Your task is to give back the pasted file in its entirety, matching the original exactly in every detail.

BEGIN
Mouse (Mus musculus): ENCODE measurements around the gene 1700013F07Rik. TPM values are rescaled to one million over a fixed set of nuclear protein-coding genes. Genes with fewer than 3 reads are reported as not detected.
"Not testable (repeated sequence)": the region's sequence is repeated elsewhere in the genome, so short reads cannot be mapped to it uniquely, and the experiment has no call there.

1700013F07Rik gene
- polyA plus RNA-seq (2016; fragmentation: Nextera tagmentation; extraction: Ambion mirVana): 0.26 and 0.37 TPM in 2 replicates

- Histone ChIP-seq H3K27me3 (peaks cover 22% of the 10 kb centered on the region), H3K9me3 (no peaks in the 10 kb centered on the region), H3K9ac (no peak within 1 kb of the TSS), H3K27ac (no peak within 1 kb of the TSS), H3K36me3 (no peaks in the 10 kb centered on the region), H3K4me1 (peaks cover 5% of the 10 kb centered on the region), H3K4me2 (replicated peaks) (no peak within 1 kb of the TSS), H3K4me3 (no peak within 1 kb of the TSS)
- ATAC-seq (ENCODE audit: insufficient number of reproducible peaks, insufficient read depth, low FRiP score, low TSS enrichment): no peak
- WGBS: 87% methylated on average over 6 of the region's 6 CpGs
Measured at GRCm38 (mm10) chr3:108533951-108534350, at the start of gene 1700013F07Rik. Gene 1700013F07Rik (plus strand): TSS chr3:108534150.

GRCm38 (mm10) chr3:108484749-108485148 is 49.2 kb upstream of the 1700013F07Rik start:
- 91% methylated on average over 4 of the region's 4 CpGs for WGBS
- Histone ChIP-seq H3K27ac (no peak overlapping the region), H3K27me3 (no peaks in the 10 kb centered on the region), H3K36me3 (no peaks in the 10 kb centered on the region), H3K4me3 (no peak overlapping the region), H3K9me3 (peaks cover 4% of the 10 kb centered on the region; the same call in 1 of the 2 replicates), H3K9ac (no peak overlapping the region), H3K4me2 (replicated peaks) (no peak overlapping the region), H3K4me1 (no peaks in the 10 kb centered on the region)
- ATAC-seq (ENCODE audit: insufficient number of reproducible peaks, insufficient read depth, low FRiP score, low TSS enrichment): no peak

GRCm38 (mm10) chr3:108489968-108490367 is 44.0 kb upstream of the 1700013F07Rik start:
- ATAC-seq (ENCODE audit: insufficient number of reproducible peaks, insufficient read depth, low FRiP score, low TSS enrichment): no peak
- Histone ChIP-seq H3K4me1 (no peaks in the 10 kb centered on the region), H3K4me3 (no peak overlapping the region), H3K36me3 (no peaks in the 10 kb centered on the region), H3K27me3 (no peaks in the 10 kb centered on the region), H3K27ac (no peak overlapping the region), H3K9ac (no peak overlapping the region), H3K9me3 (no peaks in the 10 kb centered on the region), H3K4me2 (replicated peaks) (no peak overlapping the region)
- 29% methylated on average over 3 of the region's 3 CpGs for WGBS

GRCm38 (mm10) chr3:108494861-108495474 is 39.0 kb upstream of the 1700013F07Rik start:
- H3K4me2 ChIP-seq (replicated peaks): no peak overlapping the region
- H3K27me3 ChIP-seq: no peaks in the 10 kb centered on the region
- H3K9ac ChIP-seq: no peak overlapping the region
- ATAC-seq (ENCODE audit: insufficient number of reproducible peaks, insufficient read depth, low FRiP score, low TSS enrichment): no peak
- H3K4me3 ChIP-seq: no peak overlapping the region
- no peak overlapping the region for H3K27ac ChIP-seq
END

Mouse (Mus musculus): ENCODE measurements around the gene 1700013F07Rik. TPM values are rescaled to one million over a fixed set of nuclear protein-coding genes. Genes with fewer than 3 reads are reported as not detected.
"Not testable (repeated sequence)": the region's sequence is repeated elsewhere in the genome, so short reads cannot be mapped to it uniquely, and the experiment has no call there.

1700013F07Rik gene
- polyA plus RNA-seq (2016; fragmentation: Nextera tagmentation; extraction: Ambion mirVana): 0.26 and 0.37 TPM in 2 replicates

- Histone ChIP-seq H3K27me3 (peaks cover 22% of the 10 kb centered on the region), H3K9me3 (no peaks in the 10 kb centered on the region), H3K9ac (no peak within 1 kb of the TSS), H3K27ac (no peak within 1 kb of the TSS), H3K36me3 (no peaks in the 10 kb centered on the region), H3K4me1 (peaks cover 5% of the 10 kb centered on the region), H3K4me2 (replicated peaks) (no peak within 1 kb of the TSS), H3K4me3 (no peak within 1 kb of the TSS)
- ATAC-seq (ENCODE audit: insufficient number of reproducible peaks, insufficient read depth, low FRiP score, low TSS enrichment): no peak
- WGBS: 87% methylated on average over 6 of the region's 6 CpGs
Measured at GRCm38 (mm10) chr3:108533951-108534350, at the start of gene 1700013F07Rik. Gene 1700013F07Rik (plus strand): TSS chr3:108534150.

GRCm38 (mm10) chr3:108484749-108485148 is 49.2 kb upstream of the 1700013F07Rik start:
- 91% methylated on average over 4 of the region's 4 CpGs for WGBS
- Histone ChIP-seq H3K27ac (no peak overlapping the region), H3K27me3 (no peaks in the 10 kb centered on the region), H3K36me3 (no peaks in the 10 kb centered on the region), H3K4me3 (no peak overlapping the region), H3K9me3 (peaks cover 4% of the 10 kb centered on the region; the same call in 1 of the 2 replicates), H3K9ac (no peak overlapping the region), H3K4me2 (replicated peaks) (no peak overlapping the region), H3K4me1 (no peaks in the 10 kb centered on the region)
- ATAC-seq (ENCODE audit: insufficient number of reproducible peaks, insufficient read depth, low FRiP score, low TSS enrichment): no peak

GRCm38 (mm10) chr3:108489968-108490367 is 44.0 kb upstream of the 1700013F07Rik start:
- ATAC-seq (ENCODE audit: insufficient number of reproducible peaks, insufficient read depth, low FRiP score, low TSS enrichment): no peak
- Histone ChIP-seq H3K4me1 (no peaks in the 10 kb centered on the region), H3K4me3 (no peak overlapping the region), H3K36me3 (no peaks in the 10 kb centered on the region), H3K27me3 (no peaks in the 10 kb centered on the region), H3K27ac (no peak overlapping the region), H3K9ac (no peak overlapping the region), H3K9me3 (no peaks in the 10 kb centered on the region), H3K4me2 (replicated peaks) (no peak overlapping the region)
- 29% methylated on average over 3 of the region's 3 CpGs for WGBS

GRCm38 (mm10) chr3:108494861-108495474 is 39.0 kb upstream of the 1700013F07Rik start:
- H3K4me2 ChIP-seq (replicated peaks): no peak overlapping the region
- H3K27me3 ChIP-seq: no peaks in the 10 kb centered on the region
- H3K9ac ChIP-seq: no peak overlapping the region
- ATAC-seq (ENCODE audit: insufficient number of reproducible peaks, insufficient read depth, low FRiP score, low TSS enrichment): no peak
- H3K4me3 ChIP-seq: no peak overlapping the region
- no peak overlapping the region for H3K27ac ChIP-seq